Gary Moore, a volunteer trail director who helps maintain the local trails, said that the Blankets Creek trail off of Sixes Road saw about 85,000 trips over the last year, making it one of the busiest in the country.
He said the trail is about 14 miles long, including three main loops and two beginner loops.
“We usually put in, on average, probably 1,000 to 1,500 man-hours annually, in just maintenance alone,” Moore said. “We have trail counters that count at the parking lot trail head, and at each individual trail head, so we know that we have, annually, around 85,000-plus individual trips out onto our trail. ... We are typically in the top five or 10 in the nation in popularity.”
Moore said the newer Rope Mill trail off Rope Mill Road, which has about nine miles of trails, saw about 37,000 visits.
“Having those two systems right here in the Woodstock area is amazing,” Moore said. “We do have the opportunity for a number of activities out there. You are allowed to trail run, hike, dog walk, actually we see quite a bit of gold panning out at Blankets Creek, photography. It’s just amazing the number of different users that we see.”
Moore said mountain biking is the primary use of the trails, but said that the various “users get along well.”
Brian Stockton, Woodstock’s Office of Economic Development director and Greenprints Alliance board member, said that overall the plan has a cost of about $30 million, not including acquiring property, and said that the group is hoping to find private and corporate donors to help fund the various trail projects.
“The two sections that we’re trying to advocate for and hopefully raise money for are the Downtown Mile and the Downtown to Rope Mill connector,” Stockton said.
Stockton explained the various trails that were in development, and said the Fierce Trail construction at Rope Mill had been delayed, but “hopefully it would get started in the winter.”
“That was the trail that was privately funded with a match from the city,” Stockton said.
The Town to Creek trail that leads to downtown Woodstock, adjacent to the Woodstock West apartment community, is estimated to open in January 2014, and will run directly into the Noonday Creek trail, which is also under construction, Stockton said.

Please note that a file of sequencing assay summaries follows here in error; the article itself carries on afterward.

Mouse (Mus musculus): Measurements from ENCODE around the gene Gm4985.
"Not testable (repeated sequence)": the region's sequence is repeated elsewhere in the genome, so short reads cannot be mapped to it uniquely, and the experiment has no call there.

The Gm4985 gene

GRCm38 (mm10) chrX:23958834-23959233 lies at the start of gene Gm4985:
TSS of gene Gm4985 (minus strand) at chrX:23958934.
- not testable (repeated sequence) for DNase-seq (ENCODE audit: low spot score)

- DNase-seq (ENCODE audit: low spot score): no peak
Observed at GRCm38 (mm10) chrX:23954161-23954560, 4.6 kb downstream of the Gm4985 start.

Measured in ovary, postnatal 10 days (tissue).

“With those two trails together it’s about a mile and a half from downtown Woodstock to (Highway) 92,” Stockton said. “That trail is meant to, in the future, go under 92 and tie into Cobb County’s trail system, which is being built up from the Kennesaw Mountain area to Bells Ferry Road.”
Stockton estimated construction on the Towne Lake Pass trail to begin in 2015, and the trail will go from Woofstock Park on Dupree Road, across Interstate 575 to Towne Lake Parkway.
Three other trail segments are funded, and the funds will become available in 2015, Stockton said. However, because issues with using the property owned by the Corps of Engineers, Stockton said the Greenprints Alliance is looking at alternative projects to prioritize.
“The thing we’re kind of talking about, as a priority project, is connecting the outlet mall to Rope Mill Park to downtown,” Stockton said.
Stockton explained how the police and fire departments in Woodstock have training and equipment to keep the trails safe and respond to emergencies quickly, including a four-wheeler for quick trail access and response time, and bike officers for safety.
“The fire department has a lot of equipment to rescue people off of the mountain bike trails pretty easily,” Stockton said. “They have gone out there and addressed the entire trail system.”
There are also GPS coordinates on the trail signs, so in the case of an emergency, the emergency personnel can respond to the correct place on the trails.
The Woodstock Parks and Recreation Department Director Preston Pooser attended the meeting, and City Council members Liz Baxter and Bud Leonard were there showing their support for the project.
More information on the Greenprints Trail system is available online, at http://www.greenprintsalliance.org.